According to a spokeswoman for the fair: “Frieze is aware of the letter sent by the New York City District Council of Carpenters and would like to state that we are not in a labour dispute with them or any other collective-bargaining organisation. Frieze has a track record of producing high-quality art fairs and has contracted reputable local vendors with the appropriate skills and experience to prepare the Randall’s Island site for the upcoming art fair. Frieze is working closely with Randall’s Island, the New York City Parks Department, and many of the City’s museums, galleries and not-for-profit arts organizations from Brooklyn, the Bronx, Queens and Manhattan to engage the community and provide access to artist-focused events during the fair. In our inaugural edition of Frieze New York, we aim to make a positive cultural and economic contribution to the city by creating the best art fair experience for our participating galleries and the public.”
Invoking an instance during the March 2012 fairs when the carpenter’s union resolved a similar dispute with the management of Scope art fair, Brady says: “At that time, they sat down with us and we came to a resolution. For a company from London to come over here to undercut our benefits and everything we’ve worked for is just wrong.” Asked what the District Council of Carpenters will do absent a resolution by fair time, Brady is firm: “We’ll protest. We’re not just going to get pushed around.”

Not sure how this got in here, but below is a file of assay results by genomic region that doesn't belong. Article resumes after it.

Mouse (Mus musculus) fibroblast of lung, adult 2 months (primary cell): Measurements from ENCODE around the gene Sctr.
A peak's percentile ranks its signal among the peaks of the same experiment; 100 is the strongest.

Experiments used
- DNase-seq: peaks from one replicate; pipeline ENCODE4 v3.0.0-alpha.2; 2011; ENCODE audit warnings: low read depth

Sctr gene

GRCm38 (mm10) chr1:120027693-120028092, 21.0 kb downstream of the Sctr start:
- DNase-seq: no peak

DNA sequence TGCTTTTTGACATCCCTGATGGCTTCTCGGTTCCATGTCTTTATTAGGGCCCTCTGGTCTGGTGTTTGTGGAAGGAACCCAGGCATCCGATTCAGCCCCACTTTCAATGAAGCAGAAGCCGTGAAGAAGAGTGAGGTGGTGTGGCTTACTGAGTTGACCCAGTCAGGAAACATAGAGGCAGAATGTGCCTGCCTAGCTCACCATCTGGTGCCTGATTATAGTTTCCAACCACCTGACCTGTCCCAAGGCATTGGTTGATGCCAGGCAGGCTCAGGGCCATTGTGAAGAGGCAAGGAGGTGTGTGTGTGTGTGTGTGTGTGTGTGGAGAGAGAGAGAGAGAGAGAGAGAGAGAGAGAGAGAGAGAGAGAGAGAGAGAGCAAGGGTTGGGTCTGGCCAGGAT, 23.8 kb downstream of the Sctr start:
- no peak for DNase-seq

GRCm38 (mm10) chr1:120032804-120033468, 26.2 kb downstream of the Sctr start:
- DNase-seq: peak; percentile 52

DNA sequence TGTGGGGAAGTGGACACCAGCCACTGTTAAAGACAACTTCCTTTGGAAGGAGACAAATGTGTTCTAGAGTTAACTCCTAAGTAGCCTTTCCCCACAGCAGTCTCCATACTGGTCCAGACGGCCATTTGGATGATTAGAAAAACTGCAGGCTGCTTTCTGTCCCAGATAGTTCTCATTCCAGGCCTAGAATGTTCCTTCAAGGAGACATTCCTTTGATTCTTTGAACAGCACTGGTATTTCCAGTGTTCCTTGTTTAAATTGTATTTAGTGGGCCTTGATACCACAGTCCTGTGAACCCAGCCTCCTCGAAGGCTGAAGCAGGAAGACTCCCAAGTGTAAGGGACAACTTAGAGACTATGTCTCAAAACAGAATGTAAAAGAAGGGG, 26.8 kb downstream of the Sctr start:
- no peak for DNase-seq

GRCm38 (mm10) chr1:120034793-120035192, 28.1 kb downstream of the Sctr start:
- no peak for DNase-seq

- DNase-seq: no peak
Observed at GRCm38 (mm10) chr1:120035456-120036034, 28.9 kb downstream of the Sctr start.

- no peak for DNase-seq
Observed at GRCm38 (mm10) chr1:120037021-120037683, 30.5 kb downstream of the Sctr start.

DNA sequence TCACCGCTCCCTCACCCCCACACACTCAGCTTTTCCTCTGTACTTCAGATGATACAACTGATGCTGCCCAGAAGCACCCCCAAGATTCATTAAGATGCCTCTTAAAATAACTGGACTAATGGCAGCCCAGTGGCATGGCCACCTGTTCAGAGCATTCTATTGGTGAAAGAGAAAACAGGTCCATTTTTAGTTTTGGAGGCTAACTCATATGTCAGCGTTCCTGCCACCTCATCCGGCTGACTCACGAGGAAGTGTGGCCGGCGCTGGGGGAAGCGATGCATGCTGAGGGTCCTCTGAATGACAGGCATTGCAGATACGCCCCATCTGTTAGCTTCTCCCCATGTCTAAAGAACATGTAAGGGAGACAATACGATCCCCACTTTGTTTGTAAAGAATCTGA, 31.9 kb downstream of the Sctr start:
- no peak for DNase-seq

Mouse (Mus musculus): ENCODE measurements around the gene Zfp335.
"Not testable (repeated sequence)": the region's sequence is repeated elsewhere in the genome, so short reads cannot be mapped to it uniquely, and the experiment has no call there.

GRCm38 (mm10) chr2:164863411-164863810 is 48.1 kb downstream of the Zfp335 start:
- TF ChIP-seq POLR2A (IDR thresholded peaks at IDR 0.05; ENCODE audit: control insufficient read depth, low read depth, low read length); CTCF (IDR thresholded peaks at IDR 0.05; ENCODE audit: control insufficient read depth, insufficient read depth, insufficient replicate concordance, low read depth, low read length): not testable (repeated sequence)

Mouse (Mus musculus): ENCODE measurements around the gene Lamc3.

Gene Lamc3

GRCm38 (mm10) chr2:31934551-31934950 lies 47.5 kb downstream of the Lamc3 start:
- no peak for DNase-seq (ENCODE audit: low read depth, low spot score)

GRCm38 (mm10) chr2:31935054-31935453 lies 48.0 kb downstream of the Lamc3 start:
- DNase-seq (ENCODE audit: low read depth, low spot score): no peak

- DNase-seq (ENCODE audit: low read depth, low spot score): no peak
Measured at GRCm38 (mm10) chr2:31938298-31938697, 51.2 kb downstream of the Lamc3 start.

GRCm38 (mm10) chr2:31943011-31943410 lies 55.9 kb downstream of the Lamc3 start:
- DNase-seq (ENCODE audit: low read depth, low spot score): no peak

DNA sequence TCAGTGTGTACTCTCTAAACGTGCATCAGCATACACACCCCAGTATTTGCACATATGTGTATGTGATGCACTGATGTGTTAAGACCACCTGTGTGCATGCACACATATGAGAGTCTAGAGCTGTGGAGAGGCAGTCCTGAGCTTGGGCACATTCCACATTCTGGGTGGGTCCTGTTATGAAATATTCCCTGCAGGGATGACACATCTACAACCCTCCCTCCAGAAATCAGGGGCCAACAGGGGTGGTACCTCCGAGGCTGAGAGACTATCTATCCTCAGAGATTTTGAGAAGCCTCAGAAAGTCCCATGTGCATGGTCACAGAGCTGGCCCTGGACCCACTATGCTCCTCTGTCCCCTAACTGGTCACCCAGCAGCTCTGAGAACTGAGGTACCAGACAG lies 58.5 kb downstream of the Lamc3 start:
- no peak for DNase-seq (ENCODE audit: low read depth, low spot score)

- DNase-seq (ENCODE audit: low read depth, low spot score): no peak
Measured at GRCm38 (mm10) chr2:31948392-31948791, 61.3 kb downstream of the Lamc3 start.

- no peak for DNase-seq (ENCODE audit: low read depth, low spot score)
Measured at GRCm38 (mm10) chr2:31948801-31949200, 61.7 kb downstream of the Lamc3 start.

Art in the City
Outdoor sculpture exhibition in the Egmont Park
Since 2009, the City of Brussels supports the fair by acquiring an outdoor sculpture for the improvement of the public space projects. Each year one of the artists participating in “Art in the City” is invited to create an outdoor sculpture for a specific public space for the city of Brussels. The artists in the exhibition are represented by galleries showing in the fair.
The exhibition takes place in the idyllic Egmont Park, located in the heart of Brussels, next to the Hotel (formerly the Hilton hotel). The prize winner will be announced at the official opening on Thursday morning.
- Winner 2011: Sven’t Jolle, (Casse-toi alors) pauvre canard!, 2010, Laurent Godin (FR)
- Winner 2010: Maarten Vanden Eynde, Oil-Peak, 2010, Meessen De Clercq (BE)